|PhD ceremony:||C.C. (Charissa) Roossien, MSc|
|When:||March 24, 2021|
|Supervisors:||prof. dr. M.F. (Michiel) Reneman, prof. dr. ir. G.J. (Bart) Verkerke|
|Where:||Academy building RUG|
|Faculty:||Medical Sciences / UMCG|
Worldwide, the life expectancy and retirement age are rapidly increasing, resulting in an ageing workforce that often experiences a misbalance between work capacity and workload. This will negatively impact the workability, health, and safety of workers. This dissertation presents four new monitoring systems to determine the physical workload of workers and their physiological responses in an objective, non-obstructive, and safe manner: 1. With a “smart” chair sitting behavior of office workers can be monitored in the workplace. 2. The working postures and movements and its related backload of physical active workers can be monitored automatically with a sensor suit and new artificial neural network. 3. An innovative breathing gas-analyzing headset was developed with which internal physiological responses can be monitored and energy expenditure quantified. 4. With a wearable thermometer in the ear, the core temperature can be monitored, however, the accuracy was not validated in real-life working conditions.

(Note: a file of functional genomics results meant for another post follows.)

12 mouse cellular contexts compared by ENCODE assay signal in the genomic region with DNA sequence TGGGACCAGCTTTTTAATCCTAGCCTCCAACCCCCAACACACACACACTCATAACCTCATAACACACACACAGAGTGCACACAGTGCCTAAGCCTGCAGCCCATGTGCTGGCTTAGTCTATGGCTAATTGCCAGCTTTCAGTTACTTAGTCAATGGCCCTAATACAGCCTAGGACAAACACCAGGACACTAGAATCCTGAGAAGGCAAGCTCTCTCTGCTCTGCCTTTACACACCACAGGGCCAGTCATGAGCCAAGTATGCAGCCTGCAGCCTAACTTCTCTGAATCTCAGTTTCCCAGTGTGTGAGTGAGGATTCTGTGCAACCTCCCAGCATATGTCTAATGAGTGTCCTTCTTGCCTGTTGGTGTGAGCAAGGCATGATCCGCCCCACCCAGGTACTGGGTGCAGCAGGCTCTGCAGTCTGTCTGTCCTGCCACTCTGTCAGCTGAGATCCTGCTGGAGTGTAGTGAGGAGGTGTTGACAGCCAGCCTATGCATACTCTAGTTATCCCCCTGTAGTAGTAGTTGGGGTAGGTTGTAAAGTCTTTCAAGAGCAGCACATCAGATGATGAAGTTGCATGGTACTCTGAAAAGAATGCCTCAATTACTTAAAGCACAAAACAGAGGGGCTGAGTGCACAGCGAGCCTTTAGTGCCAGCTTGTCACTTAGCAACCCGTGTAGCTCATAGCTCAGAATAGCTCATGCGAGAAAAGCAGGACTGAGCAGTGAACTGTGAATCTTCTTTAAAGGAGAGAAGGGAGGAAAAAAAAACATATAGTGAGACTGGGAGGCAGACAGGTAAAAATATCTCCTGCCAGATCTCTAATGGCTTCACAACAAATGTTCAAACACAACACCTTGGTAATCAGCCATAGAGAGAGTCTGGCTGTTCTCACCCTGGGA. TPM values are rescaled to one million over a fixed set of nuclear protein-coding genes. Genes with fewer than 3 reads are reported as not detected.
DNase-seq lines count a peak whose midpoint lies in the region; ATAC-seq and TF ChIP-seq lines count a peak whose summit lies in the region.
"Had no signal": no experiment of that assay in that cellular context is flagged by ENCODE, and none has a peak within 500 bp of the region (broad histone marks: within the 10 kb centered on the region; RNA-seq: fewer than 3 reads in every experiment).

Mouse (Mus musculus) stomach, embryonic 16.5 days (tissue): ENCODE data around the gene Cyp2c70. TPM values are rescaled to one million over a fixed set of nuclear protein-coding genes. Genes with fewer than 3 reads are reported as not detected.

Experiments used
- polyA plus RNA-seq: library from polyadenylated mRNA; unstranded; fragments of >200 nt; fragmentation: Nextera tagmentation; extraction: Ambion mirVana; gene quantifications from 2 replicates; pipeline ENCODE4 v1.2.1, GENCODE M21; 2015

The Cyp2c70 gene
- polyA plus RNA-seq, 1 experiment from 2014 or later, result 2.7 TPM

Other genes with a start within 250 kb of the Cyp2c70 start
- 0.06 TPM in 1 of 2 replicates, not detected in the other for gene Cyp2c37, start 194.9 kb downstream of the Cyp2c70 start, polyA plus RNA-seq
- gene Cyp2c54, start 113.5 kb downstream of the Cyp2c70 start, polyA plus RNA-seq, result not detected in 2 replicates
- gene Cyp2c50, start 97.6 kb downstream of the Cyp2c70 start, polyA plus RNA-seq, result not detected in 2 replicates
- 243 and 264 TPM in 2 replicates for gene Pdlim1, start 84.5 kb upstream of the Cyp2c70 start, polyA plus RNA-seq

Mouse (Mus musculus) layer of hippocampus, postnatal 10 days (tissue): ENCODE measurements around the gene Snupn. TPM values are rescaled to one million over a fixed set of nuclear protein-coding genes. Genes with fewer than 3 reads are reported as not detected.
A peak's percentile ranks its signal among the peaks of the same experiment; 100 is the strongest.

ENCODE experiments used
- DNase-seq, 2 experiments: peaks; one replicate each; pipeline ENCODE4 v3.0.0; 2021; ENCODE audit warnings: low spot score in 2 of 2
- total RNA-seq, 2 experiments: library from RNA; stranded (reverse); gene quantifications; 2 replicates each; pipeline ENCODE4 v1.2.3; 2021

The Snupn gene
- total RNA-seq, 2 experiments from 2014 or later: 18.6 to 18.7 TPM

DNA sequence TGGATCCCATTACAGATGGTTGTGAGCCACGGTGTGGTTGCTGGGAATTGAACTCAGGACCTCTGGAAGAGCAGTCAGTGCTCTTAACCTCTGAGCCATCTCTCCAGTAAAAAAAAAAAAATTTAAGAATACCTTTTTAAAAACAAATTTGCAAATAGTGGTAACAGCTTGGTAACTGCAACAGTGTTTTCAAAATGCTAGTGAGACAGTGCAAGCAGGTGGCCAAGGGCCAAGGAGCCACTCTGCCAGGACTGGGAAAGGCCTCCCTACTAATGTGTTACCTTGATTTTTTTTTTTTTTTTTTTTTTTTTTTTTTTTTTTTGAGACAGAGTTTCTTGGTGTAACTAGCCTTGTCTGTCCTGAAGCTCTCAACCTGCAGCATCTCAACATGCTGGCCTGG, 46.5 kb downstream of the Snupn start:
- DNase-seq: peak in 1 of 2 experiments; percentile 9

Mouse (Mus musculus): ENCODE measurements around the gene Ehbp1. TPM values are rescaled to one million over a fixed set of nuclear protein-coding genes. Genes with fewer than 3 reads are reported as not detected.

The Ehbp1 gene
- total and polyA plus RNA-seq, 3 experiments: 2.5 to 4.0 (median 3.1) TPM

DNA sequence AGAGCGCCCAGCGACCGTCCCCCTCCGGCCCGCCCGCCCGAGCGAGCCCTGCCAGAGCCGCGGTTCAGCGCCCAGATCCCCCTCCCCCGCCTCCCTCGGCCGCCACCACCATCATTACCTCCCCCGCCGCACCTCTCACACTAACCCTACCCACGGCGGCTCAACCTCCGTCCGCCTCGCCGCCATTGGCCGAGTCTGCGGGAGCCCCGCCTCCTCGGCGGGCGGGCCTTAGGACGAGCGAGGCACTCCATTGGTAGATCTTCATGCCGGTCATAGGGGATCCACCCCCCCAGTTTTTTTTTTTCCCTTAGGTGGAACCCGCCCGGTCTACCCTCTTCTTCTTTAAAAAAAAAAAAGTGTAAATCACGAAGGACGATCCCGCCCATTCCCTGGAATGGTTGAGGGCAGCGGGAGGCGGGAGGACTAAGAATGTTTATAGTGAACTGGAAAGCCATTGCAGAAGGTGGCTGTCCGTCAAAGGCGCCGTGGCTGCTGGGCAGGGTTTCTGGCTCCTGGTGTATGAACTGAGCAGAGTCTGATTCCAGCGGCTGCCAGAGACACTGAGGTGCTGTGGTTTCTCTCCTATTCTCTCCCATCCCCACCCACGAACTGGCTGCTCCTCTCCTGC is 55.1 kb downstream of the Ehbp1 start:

Ultimately, these systems should assist the worker to achieve a balance between workload and the worker’s capacity. After final design and validation steps, these sensor technologies are ready to be used to contribute to the realization of a sustainable workforce. When developing such sensor technologies, engineers and scientists need to consider how the design and implementation of their technologies influence and mold the values of employers and workers and adapt their technologies to increase ethical acceptance. This interplay between design and implementation is critical for the success of responsible innovations.